Parades, after which blisters from thin-soled shoes on gravel walks on the way back home in my Girl Scout uniform, a Philippine paper flag pasted on a stick that we waved through the camino real—by then, limp if not hanging by a tip—would be all I remember of Philippine Independence Day in my growing up. Later as university freshman in Manila, squeezing into a tight line for a required assembly in our uniform at the Luneta, where being tiny, only the sky lent a visible view of the celebration, would be all.
Had I not worked in cultural institutions that left me no choice but be immersed in history and culture, and not until the late President Diosdado Macapagal’s RA 4166 corrected what’s deemed a mistake to mark Philippine independence from America, for me, from a back glance today, July 4th had seemed simpler to understand—my elders’ palpable peace, those years just after WWII, must have banked the shore in which I grew up with a sense of freedom, even as yet beyond my understanding.
For instance, flippant in thought, I looked on objects of a soldier’s life in my grandmother’s home such as a canteen, thick flannel blanket, and a saber, those of her husband, rather common—his death, too, no longer exclusive, as I’d meet more widows and hear tales of fear, massacres, and heroes, in a war in which, I concluded once, the Philippines had only been piggy-backed.
Yet, more memories I’d gather would trigger vicarious pain like that of a boy then, later turned soldier himself, who had witnessed an uncle’s beheading with a bayonet, when he refused to salute the Rising Sun. Or from now fragile veterans, their rheumy eyes distant yet present, in forest hideouts feasted on by giant mosquitoes as hungry as they were. And what pain, for me, to have sat through the screening of Lucky Guillermo’s award-winning film, “Manila 1945” with graphic scenes of the city’s rape.
The Philippine Revolution, too distant from my reality then, animated only in books, monuments, portraits and plays, or numbers such as 333 years of Spanish rule marked by oppression—what colonial regime, isn’t it?—lent meaning in me only through the senses; for instance, during a coverage trip to Taal, I had touched the backs of chairs in Marcela Agoncillo’s house, who with a daughter and a niece of Rizal’s hand sewn in secret the Philippine flag raised at the declaration of independence in Kawit.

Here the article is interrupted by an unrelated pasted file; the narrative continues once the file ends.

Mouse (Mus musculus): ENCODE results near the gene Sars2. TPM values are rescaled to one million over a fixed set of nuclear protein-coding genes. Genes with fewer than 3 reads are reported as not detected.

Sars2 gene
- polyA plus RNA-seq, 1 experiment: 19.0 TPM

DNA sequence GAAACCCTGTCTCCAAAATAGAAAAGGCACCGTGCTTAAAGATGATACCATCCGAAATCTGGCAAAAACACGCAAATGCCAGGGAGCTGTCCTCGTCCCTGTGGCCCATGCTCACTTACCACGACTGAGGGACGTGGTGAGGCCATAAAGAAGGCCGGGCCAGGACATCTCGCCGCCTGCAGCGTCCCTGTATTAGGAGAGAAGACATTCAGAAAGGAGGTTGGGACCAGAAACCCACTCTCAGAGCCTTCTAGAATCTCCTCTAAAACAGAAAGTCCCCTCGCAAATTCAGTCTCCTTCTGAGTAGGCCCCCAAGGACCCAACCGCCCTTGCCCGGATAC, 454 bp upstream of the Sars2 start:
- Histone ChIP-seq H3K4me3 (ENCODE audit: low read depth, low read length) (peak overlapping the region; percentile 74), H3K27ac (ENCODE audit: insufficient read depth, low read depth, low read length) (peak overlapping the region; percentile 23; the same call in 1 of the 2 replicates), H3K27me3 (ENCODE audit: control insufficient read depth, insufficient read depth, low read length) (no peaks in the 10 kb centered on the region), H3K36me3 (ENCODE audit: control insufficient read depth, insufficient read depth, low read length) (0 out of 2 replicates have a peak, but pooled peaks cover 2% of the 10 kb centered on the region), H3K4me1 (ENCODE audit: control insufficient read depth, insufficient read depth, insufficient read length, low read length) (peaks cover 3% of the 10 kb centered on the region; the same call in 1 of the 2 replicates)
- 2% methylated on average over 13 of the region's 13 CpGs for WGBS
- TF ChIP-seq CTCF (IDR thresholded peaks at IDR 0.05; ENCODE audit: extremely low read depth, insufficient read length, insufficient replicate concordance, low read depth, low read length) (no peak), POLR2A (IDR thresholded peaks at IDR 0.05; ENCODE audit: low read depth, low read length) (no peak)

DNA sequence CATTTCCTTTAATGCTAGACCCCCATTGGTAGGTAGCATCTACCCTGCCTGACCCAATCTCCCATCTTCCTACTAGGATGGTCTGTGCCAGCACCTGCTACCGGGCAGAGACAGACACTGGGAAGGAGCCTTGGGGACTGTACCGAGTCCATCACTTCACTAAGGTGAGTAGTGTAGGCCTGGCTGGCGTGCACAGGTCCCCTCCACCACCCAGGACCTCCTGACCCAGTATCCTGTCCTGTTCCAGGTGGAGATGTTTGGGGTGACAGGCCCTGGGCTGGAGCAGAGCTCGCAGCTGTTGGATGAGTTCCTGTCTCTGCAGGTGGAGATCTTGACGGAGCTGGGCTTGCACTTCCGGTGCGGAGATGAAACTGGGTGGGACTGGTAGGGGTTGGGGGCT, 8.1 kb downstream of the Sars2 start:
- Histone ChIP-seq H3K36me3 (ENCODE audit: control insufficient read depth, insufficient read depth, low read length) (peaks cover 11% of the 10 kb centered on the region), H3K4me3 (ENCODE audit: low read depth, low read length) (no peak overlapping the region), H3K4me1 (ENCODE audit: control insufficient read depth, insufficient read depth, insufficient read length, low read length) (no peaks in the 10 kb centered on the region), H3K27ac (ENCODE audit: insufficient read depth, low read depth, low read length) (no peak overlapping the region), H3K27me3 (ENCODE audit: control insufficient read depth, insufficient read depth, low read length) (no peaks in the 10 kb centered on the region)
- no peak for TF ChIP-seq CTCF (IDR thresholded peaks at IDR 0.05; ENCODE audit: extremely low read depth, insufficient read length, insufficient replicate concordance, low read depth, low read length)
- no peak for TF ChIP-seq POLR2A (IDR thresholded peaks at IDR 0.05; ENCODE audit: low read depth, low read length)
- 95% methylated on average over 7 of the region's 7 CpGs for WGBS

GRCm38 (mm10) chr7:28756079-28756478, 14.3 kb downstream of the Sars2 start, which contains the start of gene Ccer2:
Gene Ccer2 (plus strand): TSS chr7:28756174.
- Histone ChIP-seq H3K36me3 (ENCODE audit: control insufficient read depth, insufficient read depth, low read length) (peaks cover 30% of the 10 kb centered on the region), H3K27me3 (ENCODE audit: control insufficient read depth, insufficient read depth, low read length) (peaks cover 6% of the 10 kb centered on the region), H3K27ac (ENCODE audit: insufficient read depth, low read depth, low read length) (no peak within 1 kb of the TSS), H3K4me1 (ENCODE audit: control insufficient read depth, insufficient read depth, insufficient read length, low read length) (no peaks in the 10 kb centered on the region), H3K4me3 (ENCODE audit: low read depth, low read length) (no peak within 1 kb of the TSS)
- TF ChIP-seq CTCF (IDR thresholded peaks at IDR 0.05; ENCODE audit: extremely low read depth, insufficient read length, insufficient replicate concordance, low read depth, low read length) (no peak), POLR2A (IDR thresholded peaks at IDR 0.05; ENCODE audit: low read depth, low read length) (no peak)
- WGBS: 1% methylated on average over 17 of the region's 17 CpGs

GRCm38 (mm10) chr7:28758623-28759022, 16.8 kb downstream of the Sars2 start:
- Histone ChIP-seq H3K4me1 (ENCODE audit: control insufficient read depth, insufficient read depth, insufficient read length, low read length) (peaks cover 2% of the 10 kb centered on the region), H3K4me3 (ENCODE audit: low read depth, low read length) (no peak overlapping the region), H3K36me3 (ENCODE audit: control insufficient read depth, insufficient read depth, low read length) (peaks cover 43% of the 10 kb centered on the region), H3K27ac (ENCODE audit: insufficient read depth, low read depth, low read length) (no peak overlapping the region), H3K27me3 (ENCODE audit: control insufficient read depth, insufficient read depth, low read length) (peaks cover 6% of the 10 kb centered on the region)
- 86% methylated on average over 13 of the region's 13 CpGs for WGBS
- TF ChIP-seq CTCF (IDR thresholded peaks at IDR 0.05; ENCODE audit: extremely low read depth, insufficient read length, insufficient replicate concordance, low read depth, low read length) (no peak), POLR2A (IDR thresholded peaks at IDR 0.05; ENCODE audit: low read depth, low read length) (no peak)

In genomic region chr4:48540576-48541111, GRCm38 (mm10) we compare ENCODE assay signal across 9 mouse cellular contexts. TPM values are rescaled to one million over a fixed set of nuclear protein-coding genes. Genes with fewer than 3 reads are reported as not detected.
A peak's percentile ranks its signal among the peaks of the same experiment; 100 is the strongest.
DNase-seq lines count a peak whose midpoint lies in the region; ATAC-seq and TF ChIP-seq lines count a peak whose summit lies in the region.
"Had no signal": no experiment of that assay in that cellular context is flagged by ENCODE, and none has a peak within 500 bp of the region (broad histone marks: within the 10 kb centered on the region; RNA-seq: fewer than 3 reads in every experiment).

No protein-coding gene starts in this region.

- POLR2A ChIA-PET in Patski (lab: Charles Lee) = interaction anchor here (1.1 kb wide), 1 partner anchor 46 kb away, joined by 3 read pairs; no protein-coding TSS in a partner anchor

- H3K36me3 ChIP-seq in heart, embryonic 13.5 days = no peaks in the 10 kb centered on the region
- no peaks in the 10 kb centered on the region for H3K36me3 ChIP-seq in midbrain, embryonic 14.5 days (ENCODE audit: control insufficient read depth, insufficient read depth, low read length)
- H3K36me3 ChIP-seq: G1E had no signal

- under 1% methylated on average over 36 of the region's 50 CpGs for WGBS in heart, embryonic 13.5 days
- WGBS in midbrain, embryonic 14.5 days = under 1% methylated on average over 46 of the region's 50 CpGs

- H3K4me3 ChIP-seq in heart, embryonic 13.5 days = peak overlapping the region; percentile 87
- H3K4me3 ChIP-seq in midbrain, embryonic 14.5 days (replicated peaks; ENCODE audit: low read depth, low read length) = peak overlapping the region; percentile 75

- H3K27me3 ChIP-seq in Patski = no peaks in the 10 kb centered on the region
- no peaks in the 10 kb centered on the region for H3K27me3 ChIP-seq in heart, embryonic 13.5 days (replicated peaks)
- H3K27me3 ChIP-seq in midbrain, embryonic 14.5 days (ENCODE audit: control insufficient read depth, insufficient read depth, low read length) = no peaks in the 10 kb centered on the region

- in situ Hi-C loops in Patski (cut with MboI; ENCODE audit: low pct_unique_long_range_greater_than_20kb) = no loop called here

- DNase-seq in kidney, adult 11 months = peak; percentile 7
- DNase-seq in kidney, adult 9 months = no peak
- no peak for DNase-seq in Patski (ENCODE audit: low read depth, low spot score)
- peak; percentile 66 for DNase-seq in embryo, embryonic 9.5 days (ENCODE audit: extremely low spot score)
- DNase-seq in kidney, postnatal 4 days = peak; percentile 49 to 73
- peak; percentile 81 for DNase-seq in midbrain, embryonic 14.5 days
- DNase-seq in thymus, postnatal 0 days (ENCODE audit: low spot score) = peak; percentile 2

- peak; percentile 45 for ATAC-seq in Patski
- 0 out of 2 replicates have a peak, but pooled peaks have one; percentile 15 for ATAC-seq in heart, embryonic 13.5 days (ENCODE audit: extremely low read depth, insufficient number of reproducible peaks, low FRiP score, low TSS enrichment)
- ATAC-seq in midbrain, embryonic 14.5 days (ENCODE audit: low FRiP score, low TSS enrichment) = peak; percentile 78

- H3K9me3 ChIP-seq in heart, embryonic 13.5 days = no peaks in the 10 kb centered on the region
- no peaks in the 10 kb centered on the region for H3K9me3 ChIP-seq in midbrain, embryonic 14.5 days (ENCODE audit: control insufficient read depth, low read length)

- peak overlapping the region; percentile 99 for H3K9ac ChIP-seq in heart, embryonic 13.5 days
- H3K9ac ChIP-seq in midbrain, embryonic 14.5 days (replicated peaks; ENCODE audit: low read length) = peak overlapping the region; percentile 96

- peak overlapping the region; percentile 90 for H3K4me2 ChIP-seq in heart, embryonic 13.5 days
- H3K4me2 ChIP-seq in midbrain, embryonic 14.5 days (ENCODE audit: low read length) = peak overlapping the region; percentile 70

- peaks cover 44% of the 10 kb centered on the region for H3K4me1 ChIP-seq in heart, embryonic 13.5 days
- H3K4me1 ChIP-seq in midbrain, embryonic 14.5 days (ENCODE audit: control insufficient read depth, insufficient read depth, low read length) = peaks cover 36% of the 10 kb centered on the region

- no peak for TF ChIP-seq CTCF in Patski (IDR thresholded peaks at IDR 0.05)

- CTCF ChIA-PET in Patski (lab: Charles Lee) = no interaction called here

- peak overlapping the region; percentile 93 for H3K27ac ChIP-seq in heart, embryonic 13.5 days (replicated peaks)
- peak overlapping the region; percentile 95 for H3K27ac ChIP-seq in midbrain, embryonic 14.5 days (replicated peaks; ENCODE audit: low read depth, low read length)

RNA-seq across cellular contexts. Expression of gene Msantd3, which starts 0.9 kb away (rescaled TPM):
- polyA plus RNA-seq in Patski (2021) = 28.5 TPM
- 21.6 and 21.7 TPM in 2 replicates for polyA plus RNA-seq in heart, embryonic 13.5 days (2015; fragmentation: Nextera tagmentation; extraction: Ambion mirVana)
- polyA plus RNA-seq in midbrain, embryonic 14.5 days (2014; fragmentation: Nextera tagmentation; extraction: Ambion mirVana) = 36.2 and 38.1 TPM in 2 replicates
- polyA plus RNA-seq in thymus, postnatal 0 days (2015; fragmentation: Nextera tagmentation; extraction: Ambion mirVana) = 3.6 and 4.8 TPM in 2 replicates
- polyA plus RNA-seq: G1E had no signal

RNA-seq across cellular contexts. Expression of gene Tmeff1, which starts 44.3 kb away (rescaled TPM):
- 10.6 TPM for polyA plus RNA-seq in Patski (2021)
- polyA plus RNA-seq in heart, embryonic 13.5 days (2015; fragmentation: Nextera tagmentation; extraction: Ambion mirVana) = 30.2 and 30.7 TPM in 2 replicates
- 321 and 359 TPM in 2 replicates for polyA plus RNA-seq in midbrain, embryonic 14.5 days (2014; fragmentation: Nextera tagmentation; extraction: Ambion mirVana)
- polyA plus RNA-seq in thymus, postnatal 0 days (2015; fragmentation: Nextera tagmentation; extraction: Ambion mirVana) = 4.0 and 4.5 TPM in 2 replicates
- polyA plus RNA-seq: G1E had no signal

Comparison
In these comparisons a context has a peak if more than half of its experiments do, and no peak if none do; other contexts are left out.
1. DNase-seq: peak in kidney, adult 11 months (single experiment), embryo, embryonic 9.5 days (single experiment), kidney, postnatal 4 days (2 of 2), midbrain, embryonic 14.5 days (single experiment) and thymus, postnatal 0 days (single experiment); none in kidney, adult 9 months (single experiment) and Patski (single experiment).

More intimately, where I lived after my marriage in Antonio Rivera St in Tondo, my in-laws had pointed out to me a clearing the palm trees shaded, wherein buried were iron scraps among undelivered bolos their carroceria smithed, a number of which their great-grandmother, disguised as a man, would scurry in the dark along edges of their property to Bonifacio’s kuta in what is now Recto Avenue.
Till now, that revolution won but soon lost the independence just declared in Kawit, to the United States of America, sends me always combing for details—how the Philippines, in what seemed a sleight of hand, was in fact ceded in the Treaty of Paris by the vanquished Spaniards in the Spanish American War, and so, there followed a Philippine American War also lost. How could the Filipinos just succumb I had long thought.
Much later I learned they didn’t—in a CCP job I met in the flesh, Atang de la Rama, star of the kundiman propaganda against the American regime. Proclaimed National Artist in 1987, she had sung on her conferment, her signature, “Bayan Ko”, now the Filipino’s anthem for pain under oppression. Only then through unbidden tears triggered by her heartfelt voice that drew out the song’s depth did I understand what independence felt.
As well, in a part-time job at Letran, I had sat for size on Manuel Luis Quezon’s desk where on its arm, he carved his name, the student, who later drew up full size his puny form to argue for Philippine independence—freedom, indeed, as he once declared with pride, “…a country run like hell by Filipinos than a country to run like heaven by the Americans.”
Yet, at what price, and what have many Filipinos done? There as seamless as Canadian or American blue skies under which thousands of Filipinos, my sister and I among them, have since implanted ourselves in search of a better life, a spirit no longer cowed and burdened in a cage, the freed bird that Atang had immortalized, but an image begging the question, “so does freedom then, mean literally winging far from home?”
Still, hundreds expected at the 119th Philippine Independence Day events in Metro Vancouver—with some 18 events lined-up, to July 8, hence, covering two declarations of freedom from two colonizers will hold fiestas. “Celebration is good,” Mable Elmore, the only member of the BC legislature with Filipino ancestry, once declared when together we had watched ballroom dancing after a Santacruzan. I almost apologized for my rueful state, begrudging the lack of depth in such events. But what was I looking for?